As of June 15, 2018, CDC has reported 78 laboratory-confirmed cases of cyclosporiasis in persons from IA, MN, WI and MI who reportedly consumed the vegetable trays. The two cases from Michigan reportedly purchased the vegetable tray in Wisconsin and therefore Michigan is not impacted from this outbreak.
On June 8, 2018, Del Monte withdrew their 6oz and 12oz vegetable trays from retail market locations, and they are not currently available for purchase. However, consumers who purchased these trays before the withdrawal may still have product in their homes since the expiration date is June 17, 2018 or earlier. The 28oz vegetable trays that were distributed to IL and IN are being recalled as of June 15, 2018. Del Monte reports the recalled products were distributed to: Kwik Trip, Kwik Star, Demond’s, Sentry, Potash, Meehan’s, Country Market, FoodMax Supermarket and Peapod in Illinois, Indiana, Iowa, Michigan, Minnesota, and Wisconsin and have “Best If Enjoyed By” date of June 17, 2018 or earlier.
FDA has not identified which of the ingredients is the vehicle for this outbreak; each component of these vegetable trays is under consideration. FDA is currently reviewing distribution and supplier information related to the vegetable trays; the investigation is ongoing.

What is Cyclospora?

Cyclospora cayetanensis is a microscopic parasite of humans. This parasite, when it contaminates food or water and is then ingested, can cause an intestinal illness called cyclosporiasis.
The Cyclospora parasite needs time (days to weeks) after being passed in a bowel movement to become infectious for another person. Therefore, it is unlikely that cyclosporiasis is passed directly from one person to another.
For more information on Cyclosporahttp://www.cdc.gov/parasites/cyclosporiasis/  

What are the Symptoms of Cyclosporiasis?

Most people infected with Cyclospora develop diarrhea, with frequent, sometimes explosive, bowel movements. Other common symptoms include loss of appetite, weight loss, stomach cramps/pain, bloating, increased gas, nausea, and fatigue. Vomiting, body aches, headache, fever, and other flu-like symptoms may be noted. Some people who are infected with Cyclospora do not have any symptoms. If not treated, the illness may last from a few days to a month or longer. Symptoms may seem to go away and then return one or more times (relapse).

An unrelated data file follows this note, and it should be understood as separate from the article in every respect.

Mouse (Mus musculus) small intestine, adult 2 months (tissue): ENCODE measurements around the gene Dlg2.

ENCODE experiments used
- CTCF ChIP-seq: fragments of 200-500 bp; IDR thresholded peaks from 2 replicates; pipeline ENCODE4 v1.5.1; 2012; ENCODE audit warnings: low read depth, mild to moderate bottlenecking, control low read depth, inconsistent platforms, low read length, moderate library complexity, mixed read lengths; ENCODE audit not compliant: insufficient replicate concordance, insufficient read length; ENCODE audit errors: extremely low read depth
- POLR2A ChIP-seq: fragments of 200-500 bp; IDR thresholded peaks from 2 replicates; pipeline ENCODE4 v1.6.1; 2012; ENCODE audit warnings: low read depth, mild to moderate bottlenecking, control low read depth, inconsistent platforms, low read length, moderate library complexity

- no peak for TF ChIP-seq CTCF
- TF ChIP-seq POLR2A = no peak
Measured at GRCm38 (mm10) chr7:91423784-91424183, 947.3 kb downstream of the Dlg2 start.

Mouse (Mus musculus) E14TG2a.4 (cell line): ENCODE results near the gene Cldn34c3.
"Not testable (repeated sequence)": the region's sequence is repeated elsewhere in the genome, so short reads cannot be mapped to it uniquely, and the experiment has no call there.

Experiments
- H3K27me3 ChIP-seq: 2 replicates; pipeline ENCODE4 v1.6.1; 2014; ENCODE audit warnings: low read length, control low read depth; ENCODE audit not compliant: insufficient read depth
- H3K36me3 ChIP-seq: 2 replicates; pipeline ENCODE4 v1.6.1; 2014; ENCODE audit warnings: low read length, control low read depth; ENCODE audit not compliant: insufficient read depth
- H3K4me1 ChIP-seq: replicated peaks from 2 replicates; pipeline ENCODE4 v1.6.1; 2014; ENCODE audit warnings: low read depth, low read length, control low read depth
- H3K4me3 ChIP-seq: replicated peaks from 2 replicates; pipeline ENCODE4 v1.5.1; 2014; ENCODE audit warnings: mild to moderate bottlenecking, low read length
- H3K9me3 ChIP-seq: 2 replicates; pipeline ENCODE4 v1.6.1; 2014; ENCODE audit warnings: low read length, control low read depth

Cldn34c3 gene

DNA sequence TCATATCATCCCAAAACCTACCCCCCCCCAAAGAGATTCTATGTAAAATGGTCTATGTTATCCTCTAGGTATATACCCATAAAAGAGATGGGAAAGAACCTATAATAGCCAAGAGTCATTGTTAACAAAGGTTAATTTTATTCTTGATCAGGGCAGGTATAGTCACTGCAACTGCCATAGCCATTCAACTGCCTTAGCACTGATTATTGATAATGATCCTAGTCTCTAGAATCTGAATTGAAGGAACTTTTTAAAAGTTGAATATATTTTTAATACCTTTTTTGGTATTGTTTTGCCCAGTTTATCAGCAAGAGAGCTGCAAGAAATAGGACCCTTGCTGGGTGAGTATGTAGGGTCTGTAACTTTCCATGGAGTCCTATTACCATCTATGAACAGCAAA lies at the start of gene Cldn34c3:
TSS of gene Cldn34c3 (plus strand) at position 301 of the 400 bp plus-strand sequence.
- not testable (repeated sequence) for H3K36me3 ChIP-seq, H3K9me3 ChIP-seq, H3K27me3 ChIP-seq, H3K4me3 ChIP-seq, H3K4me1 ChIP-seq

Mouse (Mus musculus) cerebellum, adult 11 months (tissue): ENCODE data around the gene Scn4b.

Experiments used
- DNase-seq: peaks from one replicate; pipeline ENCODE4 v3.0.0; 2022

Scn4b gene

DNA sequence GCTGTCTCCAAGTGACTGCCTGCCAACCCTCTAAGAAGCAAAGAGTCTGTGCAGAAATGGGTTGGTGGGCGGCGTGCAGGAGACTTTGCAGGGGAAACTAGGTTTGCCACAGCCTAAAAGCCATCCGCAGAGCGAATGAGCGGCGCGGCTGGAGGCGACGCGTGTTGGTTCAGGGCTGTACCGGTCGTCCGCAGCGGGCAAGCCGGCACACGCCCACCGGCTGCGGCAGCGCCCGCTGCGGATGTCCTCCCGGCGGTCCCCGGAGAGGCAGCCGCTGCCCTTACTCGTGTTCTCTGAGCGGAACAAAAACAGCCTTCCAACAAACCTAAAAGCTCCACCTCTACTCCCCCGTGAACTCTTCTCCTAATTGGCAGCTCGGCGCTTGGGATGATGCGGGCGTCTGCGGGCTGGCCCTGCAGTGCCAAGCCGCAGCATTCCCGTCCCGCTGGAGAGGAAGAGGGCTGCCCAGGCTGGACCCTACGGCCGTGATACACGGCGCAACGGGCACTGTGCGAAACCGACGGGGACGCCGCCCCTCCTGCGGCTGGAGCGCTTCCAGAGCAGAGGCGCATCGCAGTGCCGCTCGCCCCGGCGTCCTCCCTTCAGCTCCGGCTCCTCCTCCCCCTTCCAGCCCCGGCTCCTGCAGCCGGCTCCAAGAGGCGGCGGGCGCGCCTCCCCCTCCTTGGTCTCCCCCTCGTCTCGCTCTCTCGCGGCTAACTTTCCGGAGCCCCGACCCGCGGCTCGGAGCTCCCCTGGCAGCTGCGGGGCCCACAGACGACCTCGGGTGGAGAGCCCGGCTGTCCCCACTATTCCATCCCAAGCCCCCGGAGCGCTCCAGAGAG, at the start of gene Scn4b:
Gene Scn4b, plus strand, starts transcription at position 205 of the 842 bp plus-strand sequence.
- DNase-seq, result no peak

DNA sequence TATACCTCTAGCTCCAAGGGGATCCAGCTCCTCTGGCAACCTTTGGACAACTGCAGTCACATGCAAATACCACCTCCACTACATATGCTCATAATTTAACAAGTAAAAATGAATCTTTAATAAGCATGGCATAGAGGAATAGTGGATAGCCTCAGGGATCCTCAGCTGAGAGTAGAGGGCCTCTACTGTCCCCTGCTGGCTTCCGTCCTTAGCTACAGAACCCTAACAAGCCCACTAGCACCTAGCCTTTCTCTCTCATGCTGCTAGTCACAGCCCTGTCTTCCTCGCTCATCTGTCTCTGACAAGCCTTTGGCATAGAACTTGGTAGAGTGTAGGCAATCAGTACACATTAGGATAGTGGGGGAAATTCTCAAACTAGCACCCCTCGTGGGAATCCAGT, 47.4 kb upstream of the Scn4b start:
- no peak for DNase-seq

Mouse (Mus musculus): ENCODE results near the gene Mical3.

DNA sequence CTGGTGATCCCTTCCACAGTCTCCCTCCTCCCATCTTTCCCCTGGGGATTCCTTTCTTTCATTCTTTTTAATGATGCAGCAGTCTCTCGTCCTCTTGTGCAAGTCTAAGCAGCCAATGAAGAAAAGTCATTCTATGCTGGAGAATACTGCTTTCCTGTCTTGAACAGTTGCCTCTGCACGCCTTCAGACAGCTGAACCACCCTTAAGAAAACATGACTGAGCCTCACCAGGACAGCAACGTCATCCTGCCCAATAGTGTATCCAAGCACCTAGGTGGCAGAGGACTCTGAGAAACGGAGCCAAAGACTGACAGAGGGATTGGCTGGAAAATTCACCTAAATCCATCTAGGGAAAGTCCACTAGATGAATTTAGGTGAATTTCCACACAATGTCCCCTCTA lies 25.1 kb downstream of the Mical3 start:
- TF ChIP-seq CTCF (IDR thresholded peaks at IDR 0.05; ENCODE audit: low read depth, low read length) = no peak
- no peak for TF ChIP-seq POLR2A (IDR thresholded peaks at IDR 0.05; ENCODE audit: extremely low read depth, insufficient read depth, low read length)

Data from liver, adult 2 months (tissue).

Who is at Risk?

People can become infected with Cyclospora by consuming food or water contaminated with the parasite. People living or traveling in countries where cyclosporiasis is endemic, including certain tropical or subtropical regions of the world, may be at increased risk for infection.

What Do Restaurants and Retailers Need To Do?

We do not expect retailers to have any of this recalled product; however, if they think they may, retailers should discard and not sell any Del Monte vegetable trays related to this warning.

What do Consumers Need to Do?

Consumers who have purchased recalled Del Monte 6oz, 12oz and 28oz vegetable trays from IA, IL, MN, and WI should discard the product immediately. Cooking or heating produce at high temperature will kill most pathogens, including parasites such as Cyclospora, and thus significantly reduces the likelihood of illness. This holds true for any produce that may contain Cyclospora. Washing or cleaning processes may not be sufficient to eliminate the pathogen.

Who should be Contacted?

Contact your healthcare provider if you have diarrhea that lasts for more than three days. The FDA encourages consumers with questions about food safety to Submit An Inquiry, or to visit www.fda.gov/fcic for additional information.

Additional Information

Sample Product Images

Del Monte Small Veg Tray with Dip Sample Label 1
Del Monte Small Veg Tray with Dip Sample Package 1
Del Monte Small Veg Tray with Dip Sample Label 3
Del Monte Small Veg Tray with Dip Sample Package 2
Del Monte Small Veg Tray with Dip Sample Label 2
Del Monte Small Veg Tray with Dip Sample Package 3

Updated #foodsafety #recall of Kellog's Honey Smacks due to #Salmonella #contamination

The U.S. Food and Drug Administration, along with the Centers for Disease Control and Prevention (CDC) and state and local partners, are investigating a multistate outbreak of Salmonella Mbandaka illnesses that may be linked to Kellogg’s Honey Smacks cereal.
June 15, 2018 Update
The FDA is advising consumers to not eat and to discard any Kellogg’s Honey Smacks cereal. This is regardless of size or “best if used by” dates. The recall notice accounts for all of the product that is on the market within the cereal’s estimated one year shelf-life. However, Honey Smacks products with earlier dates could also potentially be contaminated.
The FDA is also disclosing a more detailed list of foreign countries to which the Kellogg’s Honey Smacks cereal was distributed. Here is the list of the foreign countries:
Aruba/Curaçao/Saint Maarten (Netherlands Antilles), the Bahamas, Barbados, Tortola (British Virgin Islands), Costa Rica, Guatemala, Haiti, Mexico, Panama, and Tahiti (French Polynesia). 

Fast Facts

  • The FDA, CDC, along with state and local officials are investigating a multi-state outbreak of SalmonellaMbandaka infections. Kellogg’s Honey Smacks sweetened puffed wheat cereal are a likely source of this outbreak.
  • The CDC reports that 73 people in 31 states have become ill. There have been 24 hospitalizations and no deaths.
  • Following discussion with FDA, CDC, and state partners, the Kellogg Company voluntarily recalled Kellogg’s Honey Smacks cereal. The recalled products were distributed across the United States including Guam and Saipan and internationally. Consumers should not eat any Honey Smacks cereal.
  • The FDA’s staff has initiated an inspection at the facility that manufactures Kellogg’s Honey Smacks and is working quickly with the company to collect additional information.
  • As this is an ongoing investigation, the FDA will update this page as more information becomes available, such as product information, epidemiological results, and recalls.